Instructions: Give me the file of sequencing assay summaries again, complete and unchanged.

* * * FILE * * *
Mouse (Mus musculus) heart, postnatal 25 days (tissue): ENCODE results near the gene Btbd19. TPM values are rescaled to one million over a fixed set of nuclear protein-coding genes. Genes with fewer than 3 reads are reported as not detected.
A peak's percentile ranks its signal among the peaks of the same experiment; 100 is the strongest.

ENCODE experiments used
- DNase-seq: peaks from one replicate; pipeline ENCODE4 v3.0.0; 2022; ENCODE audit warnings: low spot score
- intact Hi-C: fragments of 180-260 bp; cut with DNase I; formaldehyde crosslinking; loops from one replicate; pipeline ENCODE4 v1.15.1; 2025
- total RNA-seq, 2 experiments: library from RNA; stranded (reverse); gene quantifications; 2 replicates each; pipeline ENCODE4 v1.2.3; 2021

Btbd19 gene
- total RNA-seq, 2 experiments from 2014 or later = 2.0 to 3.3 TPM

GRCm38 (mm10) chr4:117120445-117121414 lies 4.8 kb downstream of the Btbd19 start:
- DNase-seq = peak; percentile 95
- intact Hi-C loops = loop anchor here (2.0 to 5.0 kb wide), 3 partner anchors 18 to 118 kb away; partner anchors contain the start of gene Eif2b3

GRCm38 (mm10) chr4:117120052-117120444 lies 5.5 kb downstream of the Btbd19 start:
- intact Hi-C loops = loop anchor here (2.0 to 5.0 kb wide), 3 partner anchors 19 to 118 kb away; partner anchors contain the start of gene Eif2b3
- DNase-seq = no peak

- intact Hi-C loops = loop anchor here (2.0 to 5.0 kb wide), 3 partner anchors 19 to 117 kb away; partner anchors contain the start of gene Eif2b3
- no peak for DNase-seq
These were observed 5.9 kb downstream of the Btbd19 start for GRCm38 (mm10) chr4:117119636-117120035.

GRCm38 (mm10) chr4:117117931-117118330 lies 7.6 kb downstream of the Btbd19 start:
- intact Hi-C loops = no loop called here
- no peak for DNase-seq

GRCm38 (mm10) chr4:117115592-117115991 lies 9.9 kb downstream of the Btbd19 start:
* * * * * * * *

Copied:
Mouse (Mus musculus) heart, postnatal 25 days (tissue): ENCODE results near the gene Btbd19. TPM values are rescaled to one million over a fixed set of nuclear protein-coding genes. Genes with fewer than 3 reads are reported as not detected.
A peak's percentile ranks its signal among the peaks of the same experiment; 100 is the strongest.

ENCODE experiments used
- DNase-seq: peaks from one replicate; pipeline ENCODE4 v3.0.0; 2022; ENCODE audit warnings: low spot score
- intact Hi-C: fragments of 180-260 bp; cut with DNase I; formaldehyde crosslinking; loops from one replicate; pipeline ENCODE4 v1.15.1; 2025
- total RNA-seq, 2 experiments: library from RNA; stranded (reverse); gene quantifications; 2 replicates each; pipeline ENCODE4 v1.2.3; 2021

Btbd19 gene
- total RNA-seq, 2 experiments from 2014 or later = 2.0 to 3.3 TPM

GRCm38 (mm10) chr4:117120445-117121414 lies 4.8 kb downstream of the Btbd19 start:
- DNase-seq = peak; percentile 95
- intact Hi-C loops = loop anchor here (2.0 to 5.0 kb wide), 3 partner anchors 18 to 118 kb away; partner anchors contain the start of gene Eif2b3

GRCm38 (mm10) chr4:117120052-117120444 lies 5.5 kb downstream of the Btbd19 start:
- intact Hi-C loops = loop anchor here (2.0 to 5.0 kb wide), 3 partner anchors 19 to 118 kb away; partner anchors contain the start of gene Eif2b3
- DNase-seq = no peak

- intact Hi-C loops = loop anchor here (2.0 to 5.0 kb wide), 3 partner anchors 19 to 117 kb away; partner anchors contain the start of gene Eif2b3
- no peak for DNase-seq
These were observed 5.9 kb downstream of the Btbd19 start for GRCm38 (mm10) chr4:117119636-117120035.

GRCm38 (mm10) chr4:117117931-117118330 lies 7.6 kb downstream of the Btbd19 start:
- intact Hi-C loops = no loop called here
- no peak for DNase-seq

GRCm38 (mm10) chr4:117115592-117115991 lies 9.9 kb downstream of the Btbd19 start: